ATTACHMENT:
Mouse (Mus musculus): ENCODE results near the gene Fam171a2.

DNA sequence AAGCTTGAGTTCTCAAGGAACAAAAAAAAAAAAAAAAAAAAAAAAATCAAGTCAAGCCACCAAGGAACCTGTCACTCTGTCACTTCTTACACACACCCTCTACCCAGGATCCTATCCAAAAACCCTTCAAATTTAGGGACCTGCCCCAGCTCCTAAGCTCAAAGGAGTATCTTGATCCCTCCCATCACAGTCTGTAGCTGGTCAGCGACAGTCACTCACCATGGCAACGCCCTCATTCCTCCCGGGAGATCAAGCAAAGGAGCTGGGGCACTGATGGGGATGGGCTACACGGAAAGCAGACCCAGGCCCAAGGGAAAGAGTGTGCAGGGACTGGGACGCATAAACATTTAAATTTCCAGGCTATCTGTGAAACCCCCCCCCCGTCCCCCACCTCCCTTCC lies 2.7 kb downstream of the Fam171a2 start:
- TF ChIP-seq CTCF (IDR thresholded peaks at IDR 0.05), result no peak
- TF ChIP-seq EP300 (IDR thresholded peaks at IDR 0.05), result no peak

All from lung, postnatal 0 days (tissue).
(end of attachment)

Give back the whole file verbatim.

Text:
Mouse (Mus musculus): ENCODE results near the gene Fam171a2.

DNA sequence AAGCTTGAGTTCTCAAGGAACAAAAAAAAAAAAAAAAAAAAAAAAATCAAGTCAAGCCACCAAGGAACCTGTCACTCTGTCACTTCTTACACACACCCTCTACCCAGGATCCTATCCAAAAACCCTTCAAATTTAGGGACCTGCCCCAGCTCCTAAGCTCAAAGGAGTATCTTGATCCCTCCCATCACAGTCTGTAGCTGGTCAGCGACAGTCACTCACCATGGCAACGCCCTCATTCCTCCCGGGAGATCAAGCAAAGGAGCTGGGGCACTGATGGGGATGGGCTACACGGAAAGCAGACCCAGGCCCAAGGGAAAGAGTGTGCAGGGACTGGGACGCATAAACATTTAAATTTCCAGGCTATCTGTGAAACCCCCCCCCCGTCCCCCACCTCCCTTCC lies 2.7 kb downstream of the Fam171a2 start:
- TF ChIP-seq CTCF (IDR thresholded peaks at IDR 0.05), result no peak
- TF ChIP-seq EP300 (IDR thresholded peaks at IDR 0.05), result no peak

All from lung, postnatal 0 days (tissue).